Another One

Tainui PrincessYou are a Maori Princess, known as “Hon” rather than “HRH”, but none the less the most likely person in your party to reconnect with Maori. As a princess you have always had a great faith in your destiny, and so far the prophecies have come true. You are going to be a great leader of your people.

You have seen traditional Maori support drain away to your opponents, and wonder whether this is because the leading Maori in your party is a super heavy weight from a light weight tribe Ngati Porou. The other leading Maori may have a good record in fixing intertribal battles, but he blotted his copy book at the same time as his hotel bed linen at the tax payers expense, and is no longer taken seriously in the Maori community.

Arriving late into the Clark Cabinet you are not tarnished by the Sea Bed and Fore Shore, so can legitimately dodge questions about this debacle that cost your party so many votes. But you will never be able to reconnect with those who rightfully should vote Labour until the people behind this dreadful act are removed from parliament.

In the sixth Labour Government you will take your rightful place on the front bench, and do more good for your people than any before you. You may not be “HRH” but “Dame” is a lot more pleasant than “Hon”, and a nice family symmetry. Unfortunately your path to your title is being betrayed by an inept leader who cannot connect with anyone, not your people, not traditional Labour voters and not swing voters.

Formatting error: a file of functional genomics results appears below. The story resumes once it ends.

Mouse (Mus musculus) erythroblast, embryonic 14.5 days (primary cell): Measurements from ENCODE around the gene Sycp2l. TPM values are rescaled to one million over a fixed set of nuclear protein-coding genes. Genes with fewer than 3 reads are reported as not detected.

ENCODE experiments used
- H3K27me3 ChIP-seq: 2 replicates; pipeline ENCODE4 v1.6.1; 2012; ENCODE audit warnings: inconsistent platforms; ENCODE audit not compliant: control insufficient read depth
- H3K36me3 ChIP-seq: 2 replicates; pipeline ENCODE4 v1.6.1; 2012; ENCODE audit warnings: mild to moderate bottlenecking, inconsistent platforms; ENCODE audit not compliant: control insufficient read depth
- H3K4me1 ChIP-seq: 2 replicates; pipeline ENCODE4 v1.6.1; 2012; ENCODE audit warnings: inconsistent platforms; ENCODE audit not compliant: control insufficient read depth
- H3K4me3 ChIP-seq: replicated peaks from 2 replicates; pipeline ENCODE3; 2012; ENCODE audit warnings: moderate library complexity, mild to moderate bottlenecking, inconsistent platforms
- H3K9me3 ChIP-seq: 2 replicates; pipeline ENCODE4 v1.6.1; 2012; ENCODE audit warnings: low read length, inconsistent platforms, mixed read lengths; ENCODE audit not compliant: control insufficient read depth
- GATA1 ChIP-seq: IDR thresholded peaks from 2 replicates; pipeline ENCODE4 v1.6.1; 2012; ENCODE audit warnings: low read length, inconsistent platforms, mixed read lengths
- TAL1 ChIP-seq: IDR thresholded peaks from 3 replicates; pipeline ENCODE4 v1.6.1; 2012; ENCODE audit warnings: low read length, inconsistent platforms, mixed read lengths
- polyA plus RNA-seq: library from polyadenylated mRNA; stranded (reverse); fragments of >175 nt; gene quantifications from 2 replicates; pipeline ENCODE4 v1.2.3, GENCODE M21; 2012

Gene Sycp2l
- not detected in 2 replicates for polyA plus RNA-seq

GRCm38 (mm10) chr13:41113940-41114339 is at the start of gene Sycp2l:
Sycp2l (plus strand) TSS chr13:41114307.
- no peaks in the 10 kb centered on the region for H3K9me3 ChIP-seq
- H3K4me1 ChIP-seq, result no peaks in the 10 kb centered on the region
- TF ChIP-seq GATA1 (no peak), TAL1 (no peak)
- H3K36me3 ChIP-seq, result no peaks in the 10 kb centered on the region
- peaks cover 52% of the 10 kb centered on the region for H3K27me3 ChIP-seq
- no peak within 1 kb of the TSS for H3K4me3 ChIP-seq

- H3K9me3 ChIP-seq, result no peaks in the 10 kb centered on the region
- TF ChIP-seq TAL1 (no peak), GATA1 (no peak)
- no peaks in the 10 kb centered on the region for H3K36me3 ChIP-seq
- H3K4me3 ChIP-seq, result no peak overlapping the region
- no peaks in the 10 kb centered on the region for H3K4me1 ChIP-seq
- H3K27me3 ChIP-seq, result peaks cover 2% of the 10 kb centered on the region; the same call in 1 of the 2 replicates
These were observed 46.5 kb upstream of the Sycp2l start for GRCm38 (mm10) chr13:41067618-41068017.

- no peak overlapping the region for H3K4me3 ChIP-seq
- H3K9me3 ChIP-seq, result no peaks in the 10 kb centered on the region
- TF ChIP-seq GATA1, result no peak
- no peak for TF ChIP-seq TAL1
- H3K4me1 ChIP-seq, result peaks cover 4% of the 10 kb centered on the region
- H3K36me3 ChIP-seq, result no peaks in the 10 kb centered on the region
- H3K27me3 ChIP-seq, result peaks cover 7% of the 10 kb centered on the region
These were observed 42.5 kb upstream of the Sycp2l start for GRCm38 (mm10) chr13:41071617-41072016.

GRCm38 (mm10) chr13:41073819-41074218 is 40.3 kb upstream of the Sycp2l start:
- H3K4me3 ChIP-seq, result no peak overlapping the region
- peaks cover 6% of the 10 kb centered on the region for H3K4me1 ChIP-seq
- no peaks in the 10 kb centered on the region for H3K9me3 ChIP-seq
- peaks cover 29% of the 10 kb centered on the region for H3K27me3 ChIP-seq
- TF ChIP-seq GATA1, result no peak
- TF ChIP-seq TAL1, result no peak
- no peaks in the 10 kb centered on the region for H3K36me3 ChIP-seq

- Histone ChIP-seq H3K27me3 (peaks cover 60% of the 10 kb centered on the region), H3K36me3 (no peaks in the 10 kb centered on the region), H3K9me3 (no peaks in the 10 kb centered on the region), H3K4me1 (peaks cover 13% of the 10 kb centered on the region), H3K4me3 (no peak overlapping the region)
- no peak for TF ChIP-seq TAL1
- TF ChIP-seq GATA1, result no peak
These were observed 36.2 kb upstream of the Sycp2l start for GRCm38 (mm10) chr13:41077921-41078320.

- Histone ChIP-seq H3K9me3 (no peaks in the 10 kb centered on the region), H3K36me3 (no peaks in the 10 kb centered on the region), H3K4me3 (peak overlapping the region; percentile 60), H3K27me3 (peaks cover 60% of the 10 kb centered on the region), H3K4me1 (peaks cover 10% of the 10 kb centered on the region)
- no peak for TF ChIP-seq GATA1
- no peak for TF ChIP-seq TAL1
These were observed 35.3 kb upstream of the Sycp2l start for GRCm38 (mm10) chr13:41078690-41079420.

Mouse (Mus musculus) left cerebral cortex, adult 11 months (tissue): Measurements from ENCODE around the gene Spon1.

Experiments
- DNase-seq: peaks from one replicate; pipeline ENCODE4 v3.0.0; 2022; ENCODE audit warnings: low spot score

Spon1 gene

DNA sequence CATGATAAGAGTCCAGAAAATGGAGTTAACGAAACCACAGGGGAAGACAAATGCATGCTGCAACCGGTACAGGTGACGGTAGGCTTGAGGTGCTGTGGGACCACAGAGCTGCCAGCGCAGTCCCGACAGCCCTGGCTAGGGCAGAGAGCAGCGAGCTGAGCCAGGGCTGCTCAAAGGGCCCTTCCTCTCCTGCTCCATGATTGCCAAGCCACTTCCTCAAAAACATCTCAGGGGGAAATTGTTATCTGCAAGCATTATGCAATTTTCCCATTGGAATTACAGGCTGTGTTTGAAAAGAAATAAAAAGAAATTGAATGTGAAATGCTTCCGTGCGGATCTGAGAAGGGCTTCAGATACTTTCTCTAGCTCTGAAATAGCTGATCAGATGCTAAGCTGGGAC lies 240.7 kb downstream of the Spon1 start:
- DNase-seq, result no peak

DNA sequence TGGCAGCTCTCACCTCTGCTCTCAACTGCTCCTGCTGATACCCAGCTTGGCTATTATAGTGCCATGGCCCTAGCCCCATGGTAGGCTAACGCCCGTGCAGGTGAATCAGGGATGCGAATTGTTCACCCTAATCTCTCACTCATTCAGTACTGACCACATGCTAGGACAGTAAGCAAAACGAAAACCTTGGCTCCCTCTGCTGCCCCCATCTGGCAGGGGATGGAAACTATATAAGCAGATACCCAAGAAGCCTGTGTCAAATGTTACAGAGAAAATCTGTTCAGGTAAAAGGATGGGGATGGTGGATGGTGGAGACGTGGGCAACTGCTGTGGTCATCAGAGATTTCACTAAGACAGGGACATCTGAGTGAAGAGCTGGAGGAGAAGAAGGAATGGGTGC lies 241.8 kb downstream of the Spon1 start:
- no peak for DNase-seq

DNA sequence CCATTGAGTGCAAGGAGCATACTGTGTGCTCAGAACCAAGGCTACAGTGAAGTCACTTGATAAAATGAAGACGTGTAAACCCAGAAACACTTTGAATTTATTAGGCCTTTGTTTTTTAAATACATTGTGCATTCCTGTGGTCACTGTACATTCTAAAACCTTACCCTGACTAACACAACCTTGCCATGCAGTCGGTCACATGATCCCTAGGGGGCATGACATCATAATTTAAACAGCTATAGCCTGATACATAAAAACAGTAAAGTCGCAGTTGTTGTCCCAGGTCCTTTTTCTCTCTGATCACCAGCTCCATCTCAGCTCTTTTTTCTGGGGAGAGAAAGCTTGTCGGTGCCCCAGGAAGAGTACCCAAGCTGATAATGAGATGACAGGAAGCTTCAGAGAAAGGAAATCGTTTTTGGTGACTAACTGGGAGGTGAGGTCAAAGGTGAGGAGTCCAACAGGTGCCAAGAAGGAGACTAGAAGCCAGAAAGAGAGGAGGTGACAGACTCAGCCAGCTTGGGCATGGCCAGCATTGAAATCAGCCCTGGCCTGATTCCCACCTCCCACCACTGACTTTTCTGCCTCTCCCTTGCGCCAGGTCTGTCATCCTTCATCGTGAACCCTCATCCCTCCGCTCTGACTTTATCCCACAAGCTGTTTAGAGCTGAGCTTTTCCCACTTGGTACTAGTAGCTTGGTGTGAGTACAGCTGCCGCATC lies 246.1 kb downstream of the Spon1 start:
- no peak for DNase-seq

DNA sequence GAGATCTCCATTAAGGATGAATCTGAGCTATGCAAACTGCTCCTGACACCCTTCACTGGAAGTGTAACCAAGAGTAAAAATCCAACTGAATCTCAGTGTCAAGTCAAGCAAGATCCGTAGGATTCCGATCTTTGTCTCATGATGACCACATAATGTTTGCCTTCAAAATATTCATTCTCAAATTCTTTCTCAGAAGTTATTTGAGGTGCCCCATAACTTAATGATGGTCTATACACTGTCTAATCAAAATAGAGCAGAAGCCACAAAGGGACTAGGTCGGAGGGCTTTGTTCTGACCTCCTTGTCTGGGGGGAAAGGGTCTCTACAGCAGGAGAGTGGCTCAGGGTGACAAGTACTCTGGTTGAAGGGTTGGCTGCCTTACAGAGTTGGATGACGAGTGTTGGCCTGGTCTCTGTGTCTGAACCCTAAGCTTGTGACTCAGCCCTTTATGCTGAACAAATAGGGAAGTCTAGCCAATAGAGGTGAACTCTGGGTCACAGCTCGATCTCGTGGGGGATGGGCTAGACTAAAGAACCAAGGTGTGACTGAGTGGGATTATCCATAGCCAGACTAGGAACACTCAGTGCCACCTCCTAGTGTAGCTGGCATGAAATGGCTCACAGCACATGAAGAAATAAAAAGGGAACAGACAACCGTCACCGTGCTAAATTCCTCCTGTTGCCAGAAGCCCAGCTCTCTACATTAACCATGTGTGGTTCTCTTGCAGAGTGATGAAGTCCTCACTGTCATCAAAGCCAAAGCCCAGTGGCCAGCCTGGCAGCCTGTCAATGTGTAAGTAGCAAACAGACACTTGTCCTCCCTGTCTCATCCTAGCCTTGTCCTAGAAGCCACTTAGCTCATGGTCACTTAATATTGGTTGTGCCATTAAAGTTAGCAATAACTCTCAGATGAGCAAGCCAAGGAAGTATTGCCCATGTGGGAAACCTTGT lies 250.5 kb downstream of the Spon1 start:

And a new leader might recognise that yesterday’s man and the man with the blotted copy book need to move on, leaving you as the leading Maori in the party.

So you look around and wonder if your destiny would be fulfilled if your party had a new leader.

You become another of the most important numbers in a coup, a “one”.

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As much at home writing editorials as being the subject of them, Cam has won awards, including the Canon Media Award for his work on the Len Brown/Bevan Chuang story. When he’s not creating the news, he tends to be in it, with protagonists using the courts, media and social media to deliver financial as well as death threats.

They say that news is something that someone, somewhere, wants kept quiet. Cam Slater doesn’t do quiet and, as a result, he is a polarising, controversial but highly effective journalist who takes no prisoners.

He is fearless in his pursuit of a story.

Love him or loathe him, you can’t ignore him.

To read Cam’s previous articles click on his name in blue.